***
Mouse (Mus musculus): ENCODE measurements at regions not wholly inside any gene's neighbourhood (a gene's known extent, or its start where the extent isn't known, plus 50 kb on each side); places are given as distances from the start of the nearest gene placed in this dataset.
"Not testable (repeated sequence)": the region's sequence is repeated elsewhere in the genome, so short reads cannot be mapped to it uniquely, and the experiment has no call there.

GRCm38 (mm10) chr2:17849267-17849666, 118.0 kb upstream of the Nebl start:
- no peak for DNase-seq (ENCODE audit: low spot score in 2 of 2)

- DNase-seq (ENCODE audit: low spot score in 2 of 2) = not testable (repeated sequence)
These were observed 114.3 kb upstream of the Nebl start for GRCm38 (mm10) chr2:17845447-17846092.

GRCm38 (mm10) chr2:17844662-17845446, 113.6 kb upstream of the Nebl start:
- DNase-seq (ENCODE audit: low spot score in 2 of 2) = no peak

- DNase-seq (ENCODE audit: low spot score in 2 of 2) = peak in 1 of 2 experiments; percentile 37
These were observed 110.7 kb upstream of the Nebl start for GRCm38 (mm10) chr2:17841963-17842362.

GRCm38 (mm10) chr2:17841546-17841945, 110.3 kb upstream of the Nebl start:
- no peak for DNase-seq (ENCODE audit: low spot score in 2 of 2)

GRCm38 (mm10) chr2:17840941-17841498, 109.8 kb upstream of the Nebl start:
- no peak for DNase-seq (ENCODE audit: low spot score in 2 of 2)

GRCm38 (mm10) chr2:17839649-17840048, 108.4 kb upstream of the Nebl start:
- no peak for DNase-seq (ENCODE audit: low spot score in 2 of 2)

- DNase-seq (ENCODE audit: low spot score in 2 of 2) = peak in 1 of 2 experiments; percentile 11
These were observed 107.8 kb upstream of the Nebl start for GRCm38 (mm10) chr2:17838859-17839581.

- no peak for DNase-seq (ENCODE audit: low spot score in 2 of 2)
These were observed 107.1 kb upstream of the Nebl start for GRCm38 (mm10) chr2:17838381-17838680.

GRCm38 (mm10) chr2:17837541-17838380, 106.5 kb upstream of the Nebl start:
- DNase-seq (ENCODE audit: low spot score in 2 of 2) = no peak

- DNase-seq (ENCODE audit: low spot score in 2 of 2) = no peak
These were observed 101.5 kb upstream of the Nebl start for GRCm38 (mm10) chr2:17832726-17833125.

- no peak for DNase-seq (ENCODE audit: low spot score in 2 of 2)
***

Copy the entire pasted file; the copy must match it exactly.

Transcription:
Mouse (Mus musculus): ENCODE measurements at regions not wholly inside any gene's neighbourhood (a gene's known extent, or its start where the extent isn't known, plus 50 kb on each side); places are given as distances from the start of the nearest gene placed in this dataset.
"Not testable (repeated sequence)": the region's sequence is repeated elsewhere in the genome, so short reads cannot be mapped to it uniquely, and the experiment has no call there.

GRCm38 (mm10) chr2:17849267-17849666, 118.0 kb upstream of the Nebl start:
- no peak for DNase-seq (ENCODE audit: low spot score in 2 of 2)

- DNase-seq (ENCODE audit: low spot score in 2 of 2) = not testable (repeated sequence)
These were observed 114.3 kb upstream of the Nebl start for GRCm38 (mm10) chr2:17845447-17846092.

GRCm38 (mm10) chr2:17844662-17845446, 113.6 kb upstream of the Nebl start:
- DNase-seq (ENCODE audit: low spot score in 2 of 2) = no peak

- DNase-seq (ENCODE audit: low spot score in 2 of 2) = peak in 1 of 2 experiments; percentile 37
These were observed 110.7 kb upstream of the Nebl start for GRCm38 (mm10) chr2:17841963-17842362.

GRCm38 (mm10) chr2:17841546-17841945, 110.3 kb upstream of the Nebl start:
- no peak for DNase-seq (ENCODE audit: low spot score in 2 of 2)

GRCm38 (mm10) chr2:17840941-17841498, 109.8 kb upstream of the Nebl start:
- no peak for DNase-seq (ENCODE audit: low spot score in 2 of 2)

GRCm38 (mm10) chr2:17839649-17840048, 108.4 kb upstream of the Nebl start:
- no peak for DNase-seq (ENCODE audit: low spot score in 2 of 2)

- DNase-seq (ENCODE audit: low spot score in 2 of 2) = peak in 1 of 2 experiments; percentile 11
These were observed 107.8 kb upstream of the Nebl start for GRCm38 (mm10) chr2:17838859-17839581.

- no peak for DNase-seq (ENCODE audit: low spot score in 2 of 2)
These were observed 107.1 kb upstream of the Nebl start for GRCm38 (mm10) chr2:17838381-17838680.

GRCm38 (mm10) chr2:17837541-17838380, 106.5 kb upstream of the Nebl start:
- DNase-seq (ENCODE audit: low spot score in 2 of 2) = no peak

- DNase-seq (ENCODE audit: low spot score in 2 of 2) = no peak
These were observed 101.5 kb upstream of the Nebl start for GRCm38 (mm10) chr2:17832726-17833125.

- no peak for DNase-seq (ENCODE audit: low spot score in 2 of 2)